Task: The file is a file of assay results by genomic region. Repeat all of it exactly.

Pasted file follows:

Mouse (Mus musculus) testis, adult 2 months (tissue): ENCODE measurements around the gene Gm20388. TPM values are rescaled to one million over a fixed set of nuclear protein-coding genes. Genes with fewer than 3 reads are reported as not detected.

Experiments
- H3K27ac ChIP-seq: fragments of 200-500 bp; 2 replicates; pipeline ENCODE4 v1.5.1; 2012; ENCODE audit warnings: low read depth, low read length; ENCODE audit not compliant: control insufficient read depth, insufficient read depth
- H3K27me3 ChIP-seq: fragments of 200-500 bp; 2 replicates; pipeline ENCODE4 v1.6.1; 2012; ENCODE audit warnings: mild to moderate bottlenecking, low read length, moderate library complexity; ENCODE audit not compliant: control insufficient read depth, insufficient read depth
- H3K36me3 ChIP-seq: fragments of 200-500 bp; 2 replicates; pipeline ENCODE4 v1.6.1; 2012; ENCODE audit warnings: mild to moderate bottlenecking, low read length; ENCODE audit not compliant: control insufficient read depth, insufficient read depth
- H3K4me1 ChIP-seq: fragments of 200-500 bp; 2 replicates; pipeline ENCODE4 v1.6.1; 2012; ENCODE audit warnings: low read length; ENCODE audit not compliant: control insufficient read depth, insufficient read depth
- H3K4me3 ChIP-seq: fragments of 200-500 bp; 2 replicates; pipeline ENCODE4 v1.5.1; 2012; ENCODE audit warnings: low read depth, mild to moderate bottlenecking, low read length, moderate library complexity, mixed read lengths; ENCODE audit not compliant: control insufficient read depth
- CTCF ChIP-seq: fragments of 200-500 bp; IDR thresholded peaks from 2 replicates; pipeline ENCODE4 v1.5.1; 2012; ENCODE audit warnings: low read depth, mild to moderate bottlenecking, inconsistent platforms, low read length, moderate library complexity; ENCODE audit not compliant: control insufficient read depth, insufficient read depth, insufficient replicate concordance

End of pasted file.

Mouse (Mus musculus) testis, adult 2 months (tissue): ENCODE measurements around the gene Gm20388. TPM values are rescaled to one million over a fixed set of nuclear protein-coding genes. Genes with fewer than 3 reads are reported as not detected.

Experiments
- H3K27ac ChIP-seq: fragments of 200-500 bp; 2 replicates; pipeline ENCODE4 v1.5.1; 2012; ENCODE audit warnings: low read depth, low read length; ENCODE audit not compliant: control insufficient read depth, insufficient read depth
- H3K27me3 ChIP-seq: fragments of 200-500 bp; 2 replicates; pipeline ENCODE4 v1.6.1; 2012; ENCODE audit warnings: mild to moderate bottlenecking, low read length, moderate library complexity; ENCODE audit not compliant: control insufficient read depth, insufficient read depth
- H3K36me3 ChIP-seq: fragments of 200-500 bp; 2 replicates; pipeline ENCODE4 v1.6.1; 2012; ENCODE audit warnings: mild to moderate bottlenecking, low read length; ENCODE audit not compliant: control insufficient read depth, insufficient read depth
- H3K4me1 ChIP-seq: fragments of 200-500 bp; 2 replicates; pipeline ENCODE4 v1.6.1; 2012; ENCODE audit warnings: low read length; ENCODE audit not compliant: control insufficient read depth, insufficient read depth
- H3K4me3 ChIP-seq: fragments of 200-500 bp; 2 replicates; pipeline ENCODE4 v1.5.1; 2012; ENCODE audit warnings: low read depth, mild to moderate bottlenecking, low read length, moderate library complexity, mixed read lengths; ENCODE audit not compliant: control insufficient read depth
- CTCF ChIP-seq: fragments of 200-500 bp; IDR thresholded peaks from 2 replicates; pipeline ENCODE4 v1.5.1; 2012; ENCODE audit warnings: low read depth, mild to moderate bottlenecking, inconsistent platforms, low read length, moderate library complexity; ENCODE audit not compliant: control insufficient read depth, insufficient read depth, insufficient replicate concordance